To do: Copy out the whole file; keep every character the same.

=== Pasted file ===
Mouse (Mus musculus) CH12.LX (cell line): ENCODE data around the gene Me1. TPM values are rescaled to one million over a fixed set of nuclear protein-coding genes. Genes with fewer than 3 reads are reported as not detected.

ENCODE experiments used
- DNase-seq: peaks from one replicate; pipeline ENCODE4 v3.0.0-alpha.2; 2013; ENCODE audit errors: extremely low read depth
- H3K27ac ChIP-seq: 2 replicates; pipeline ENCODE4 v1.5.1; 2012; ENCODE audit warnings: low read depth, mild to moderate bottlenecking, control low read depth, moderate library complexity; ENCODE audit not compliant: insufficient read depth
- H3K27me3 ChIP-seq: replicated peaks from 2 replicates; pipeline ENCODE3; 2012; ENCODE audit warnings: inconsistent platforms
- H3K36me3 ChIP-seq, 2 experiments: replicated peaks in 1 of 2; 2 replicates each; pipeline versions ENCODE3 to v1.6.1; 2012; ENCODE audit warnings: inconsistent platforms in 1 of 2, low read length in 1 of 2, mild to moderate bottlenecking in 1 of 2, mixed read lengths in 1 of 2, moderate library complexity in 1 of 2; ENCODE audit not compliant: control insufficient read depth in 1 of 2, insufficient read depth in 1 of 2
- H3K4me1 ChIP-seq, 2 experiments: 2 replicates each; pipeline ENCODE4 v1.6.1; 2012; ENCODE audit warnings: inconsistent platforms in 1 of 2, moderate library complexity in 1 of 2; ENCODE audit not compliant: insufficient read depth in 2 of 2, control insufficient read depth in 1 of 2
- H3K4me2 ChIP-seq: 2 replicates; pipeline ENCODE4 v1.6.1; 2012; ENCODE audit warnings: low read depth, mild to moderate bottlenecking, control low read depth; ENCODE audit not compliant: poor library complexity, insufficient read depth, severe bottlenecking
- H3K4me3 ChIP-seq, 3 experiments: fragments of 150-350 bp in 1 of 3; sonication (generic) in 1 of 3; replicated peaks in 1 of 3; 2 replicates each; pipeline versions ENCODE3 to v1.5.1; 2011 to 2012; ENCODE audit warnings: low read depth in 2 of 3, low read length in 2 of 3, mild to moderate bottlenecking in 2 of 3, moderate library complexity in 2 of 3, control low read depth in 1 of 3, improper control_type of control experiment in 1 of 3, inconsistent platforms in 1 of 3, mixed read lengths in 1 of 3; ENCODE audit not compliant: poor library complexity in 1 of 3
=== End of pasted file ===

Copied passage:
Mouse (Mus musculus) CH12.LX (cell line): ENCODE data around the gene Me1. TPM values are rescaled to one million over a fixed set of nuclear protein-coding genes. Genes with fewer than 3 reads are reported as not detected.

ENCODE experiments used
- DNase-seq: peaks from one replicate; pipeline ENCODE4 v3.0.0-alpha.2; 2013; ENCODE audit errors: extremely low read depth
- H3K27ac ChIP-seq: 2 replicates; pipeline ENCODE4 v1.5.1; 2012; ENCODE audit warnings: low read depth, mild to moderate bottlenecking, control low read depth, moderate library complexity; ENCODE audit not compliant: insufficient read depth
- H3K27me3 ChIP-seq: replicated peaks from 2 replicates; pipeline ENCODE3; 2012; ENCODE audit warnings: inconsistent platforms
- H3K36me3 ChIP-seq, 2 experiments: replicated peaks in 1 of 2; 2 replicates each; pipeline versions ENCODE3 to v1.6.1; 2012; ENCODE audit warnings: inconsistent platforms in 1 of 2, low read length in 1 of 2, mild to moderate bottlenecking in 1 of 2, mixed read lengths in 1 of 2, moderate library complexity in 1 of 2; ENCODE audit not compliant: control insufficient read depth in 1 of 2, insufficient read depth in 1 of 2
- H3K4me1 ChIP-seq, 2 experiments: 2 replicates each; pipeline ENCODE4 v1.6.1; 2012; ENCODE audit warnings: inconsistent platforms in 1 of 2, moderate library complexity in 1 of 2; ENCODE audit not compliant: insufficient read depth in 2 of 2, control insufficient read depth in 1 of 2
- H3K4me2 ChIP-seq: 2 replicates; pipeline ENCODE4 v1.6.1; 2012; ENCODE audit warnings: low read depth, mild to moderate bottlenecking, control low read depth; ENCODE audit not compliant: poor library complexity, insufficient read depth, severe bottlenecking
- H3K4me3 ChIP-seq, 3 experiments: fragments of 150-350 bp in 1 of 3; sonication (generic) in 1 of 3; replicated peaks in 1 of 3; 2 replicates each; pipeline versions ENCODE3 to v1.5.1; 2011 to 2012; ENCODE audit warnings: low read depth in 2 of 3, low read length in 2 of 3, mild to moderate bottlenecking in 2 of 3, moderate library complexity in 2 of 3, control low read depth in 1 of 3, improper control_type of control experiment in 1 of 3, inconsistent platforms in 1 of 3, mixed read lengths in 1 of 3; ENCODE audit not compliant: poor library complexity in 1 of 3